The Court of Appeal has today ruled councils cannot use selective licensing conditions to impose new standards on private rented homes.
Accrington landlord Paul Brown took Hyndburn Council to court after it sought to use its selective licensing scheme to force the installation of carbon monoxide detectors and carry out electrical safety checks.
Mr Brown, who had already carried out both of these requirements, argued imposing such standards through licensing schemes went beyond the powers available to local authorities.
He made the case that councils should, instead, use the powers available to them under the Housing, Health and Safety Rating System (HHSRS) to address electrical and gas safety issues.
HHSRS is the risk-based evaluation tool to help councils identify and protect against risks and hazards to health and safety from any problems identified in dwellings.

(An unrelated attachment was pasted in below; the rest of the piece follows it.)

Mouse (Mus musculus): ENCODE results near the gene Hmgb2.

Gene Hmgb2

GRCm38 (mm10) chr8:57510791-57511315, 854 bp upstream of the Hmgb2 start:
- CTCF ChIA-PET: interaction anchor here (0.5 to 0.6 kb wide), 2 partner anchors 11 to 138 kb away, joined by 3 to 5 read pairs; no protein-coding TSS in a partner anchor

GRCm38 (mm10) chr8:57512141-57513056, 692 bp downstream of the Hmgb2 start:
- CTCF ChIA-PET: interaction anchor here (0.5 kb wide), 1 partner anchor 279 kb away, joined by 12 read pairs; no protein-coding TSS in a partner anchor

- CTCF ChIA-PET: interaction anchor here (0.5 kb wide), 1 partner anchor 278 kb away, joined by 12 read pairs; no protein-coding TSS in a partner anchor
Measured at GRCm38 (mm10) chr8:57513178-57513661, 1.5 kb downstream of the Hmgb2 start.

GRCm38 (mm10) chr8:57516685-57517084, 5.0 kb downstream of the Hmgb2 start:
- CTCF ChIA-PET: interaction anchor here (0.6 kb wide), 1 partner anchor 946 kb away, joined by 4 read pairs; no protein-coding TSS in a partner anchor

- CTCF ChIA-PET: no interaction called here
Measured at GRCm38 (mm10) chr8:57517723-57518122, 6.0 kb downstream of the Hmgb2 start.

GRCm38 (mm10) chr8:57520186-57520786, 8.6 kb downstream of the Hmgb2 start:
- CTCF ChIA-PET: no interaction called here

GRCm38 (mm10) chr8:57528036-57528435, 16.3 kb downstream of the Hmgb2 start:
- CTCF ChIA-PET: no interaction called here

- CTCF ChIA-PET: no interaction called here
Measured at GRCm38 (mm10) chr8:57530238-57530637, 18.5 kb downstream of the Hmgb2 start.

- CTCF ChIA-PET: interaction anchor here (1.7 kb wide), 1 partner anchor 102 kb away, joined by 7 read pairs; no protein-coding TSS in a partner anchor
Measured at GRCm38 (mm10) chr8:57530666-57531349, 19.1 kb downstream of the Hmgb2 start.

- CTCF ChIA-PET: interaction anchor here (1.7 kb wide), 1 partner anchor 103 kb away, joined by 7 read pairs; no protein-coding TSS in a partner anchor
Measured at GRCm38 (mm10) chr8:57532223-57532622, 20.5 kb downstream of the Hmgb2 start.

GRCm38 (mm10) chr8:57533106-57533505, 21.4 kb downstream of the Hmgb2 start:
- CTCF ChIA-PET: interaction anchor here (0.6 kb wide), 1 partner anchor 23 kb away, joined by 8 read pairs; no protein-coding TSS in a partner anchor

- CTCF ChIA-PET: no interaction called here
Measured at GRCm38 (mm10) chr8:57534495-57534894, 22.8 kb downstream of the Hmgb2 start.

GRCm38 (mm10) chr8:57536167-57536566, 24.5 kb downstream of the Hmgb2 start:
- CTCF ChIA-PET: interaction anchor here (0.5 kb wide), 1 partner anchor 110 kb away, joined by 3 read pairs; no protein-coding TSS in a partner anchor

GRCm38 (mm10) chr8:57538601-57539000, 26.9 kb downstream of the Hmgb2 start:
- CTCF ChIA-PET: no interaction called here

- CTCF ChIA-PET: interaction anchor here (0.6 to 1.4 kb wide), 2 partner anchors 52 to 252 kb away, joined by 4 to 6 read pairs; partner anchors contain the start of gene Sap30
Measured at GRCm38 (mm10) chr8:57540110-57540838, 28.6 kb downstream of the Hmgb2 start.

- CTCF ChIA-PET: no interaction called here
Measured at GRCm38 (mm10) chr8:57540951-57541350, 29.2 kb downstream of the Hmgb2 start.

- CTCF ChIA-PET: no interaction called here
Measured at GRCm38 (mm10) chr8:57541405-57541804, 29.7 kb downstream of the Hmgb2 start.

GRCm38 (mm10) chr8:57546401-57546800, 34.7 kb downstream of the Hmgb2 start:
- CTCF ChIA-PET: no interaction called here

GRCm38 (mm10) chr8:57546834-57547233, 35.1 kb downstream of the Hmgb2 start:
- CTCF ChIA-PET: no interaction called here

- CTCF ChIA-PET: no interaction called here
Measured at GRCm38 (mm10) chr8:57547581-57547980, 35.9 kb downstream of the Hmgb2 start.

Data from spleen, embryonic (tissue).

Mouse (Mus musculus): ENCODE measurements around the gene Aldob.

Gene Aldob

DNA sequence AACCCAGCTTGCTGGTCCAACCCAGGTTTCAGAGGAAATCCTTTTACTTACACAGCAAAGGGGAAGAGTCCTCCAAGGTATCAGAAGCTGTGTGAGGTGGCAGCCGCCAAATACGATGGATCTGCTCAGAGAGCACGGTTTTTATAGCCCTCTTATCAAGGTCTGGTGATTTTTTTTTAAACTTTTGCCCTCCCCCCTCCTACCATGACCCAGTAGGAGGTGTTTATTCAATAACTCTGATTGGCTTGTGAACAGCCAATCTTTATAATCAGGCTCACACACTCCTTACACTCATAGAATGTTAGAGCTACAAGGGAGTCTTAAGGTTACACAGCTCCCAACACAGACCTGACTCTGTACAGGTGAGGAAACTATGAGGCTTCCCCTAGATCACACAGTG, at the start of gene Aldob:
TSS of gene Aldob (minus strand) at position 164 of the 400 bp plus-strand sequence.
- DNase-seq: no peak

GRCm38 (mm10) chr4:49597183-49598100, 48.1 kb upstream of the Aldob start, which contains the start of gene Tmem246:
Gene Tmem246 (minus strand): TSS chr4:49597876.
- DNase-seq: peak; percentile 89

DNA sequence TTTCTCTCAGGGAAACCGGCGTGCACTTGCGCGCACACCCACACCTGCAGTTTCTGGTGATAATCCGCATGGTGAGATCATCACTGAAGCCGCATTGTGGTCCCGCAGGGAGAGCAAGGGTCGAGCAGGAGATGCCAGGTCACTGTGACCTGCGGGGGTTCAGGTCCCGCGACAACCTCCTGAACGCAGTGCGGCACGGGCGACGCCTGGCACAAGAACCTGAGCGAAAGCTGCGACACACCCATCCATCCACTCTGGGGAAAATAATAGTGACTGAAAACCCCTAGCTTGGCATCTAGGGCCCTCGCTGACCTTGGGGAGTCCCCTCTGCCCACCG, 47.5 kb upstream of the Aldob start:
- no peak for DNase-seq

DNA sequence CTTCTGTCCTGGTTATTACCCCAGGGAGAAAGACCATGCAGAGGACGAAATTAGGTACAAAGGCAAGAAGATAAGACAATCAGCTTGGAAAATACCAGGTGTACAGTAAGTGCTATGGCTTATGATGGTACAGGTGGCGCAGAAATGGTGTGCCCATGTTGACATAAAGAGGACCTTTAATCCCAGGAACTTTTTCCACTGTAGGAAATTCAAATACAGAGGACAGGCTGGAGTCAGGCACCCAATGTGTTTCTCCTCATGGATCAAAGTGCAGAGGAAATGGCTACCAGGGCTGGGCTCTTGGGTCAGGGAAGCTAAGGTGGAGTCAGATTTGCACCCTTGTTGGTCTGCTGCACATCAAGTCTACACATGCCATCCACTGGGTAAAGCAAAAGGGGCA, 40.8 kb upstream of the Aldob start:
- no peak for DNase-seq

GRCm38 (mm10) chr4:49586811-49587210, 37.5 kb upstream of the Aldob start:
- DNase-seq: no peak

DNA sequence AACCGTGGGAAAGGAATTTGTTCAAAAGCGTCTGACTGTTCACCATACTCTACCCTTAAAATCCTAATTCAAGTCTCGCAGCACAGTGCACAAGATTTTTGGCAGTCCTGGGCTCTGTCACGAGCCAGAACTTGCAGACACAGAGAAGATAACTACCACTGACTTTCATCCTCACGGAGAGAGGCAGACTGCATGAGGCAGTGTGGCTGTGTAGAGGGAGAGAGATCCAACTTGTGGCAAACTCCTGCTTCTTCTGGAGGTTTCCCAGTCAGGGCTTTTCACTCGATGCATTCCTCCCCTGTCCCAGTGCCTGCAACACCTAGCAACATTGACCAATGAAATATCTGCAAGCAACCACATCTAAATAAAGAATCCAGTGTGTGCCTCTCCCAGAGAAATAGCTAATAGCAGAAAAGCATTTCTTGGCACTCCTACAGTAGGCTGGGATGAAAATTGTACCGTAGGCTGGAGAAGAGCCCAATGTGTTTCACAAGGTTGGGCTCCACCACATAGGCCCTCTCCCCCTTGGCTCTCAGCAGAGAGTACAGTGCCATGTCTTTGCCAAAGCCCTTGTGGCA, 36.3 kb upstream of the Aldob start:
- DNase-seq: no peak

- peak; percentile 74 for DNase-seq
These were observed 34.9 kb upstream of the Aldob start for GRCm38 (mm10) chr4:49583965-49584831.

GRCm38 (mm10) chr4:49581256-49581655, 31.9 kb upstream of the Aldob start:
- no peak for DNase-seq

The Residential Landlords Association (RLA), who supported Mr Brown’s case, welcomed the court’s decision and called for the HHSRS guidance to be updated.
‘This case was not about trying to stop councils from imposing requirements,’ RLA policy adviser, Richard Jones, said.
‘It was about how they go about this ensuring that they use the proper processes which already exist.
‘Today’s judgement is a reminder that councils already have extensive powers to deal with properties found to be unsafe and they must act in a legal manner.’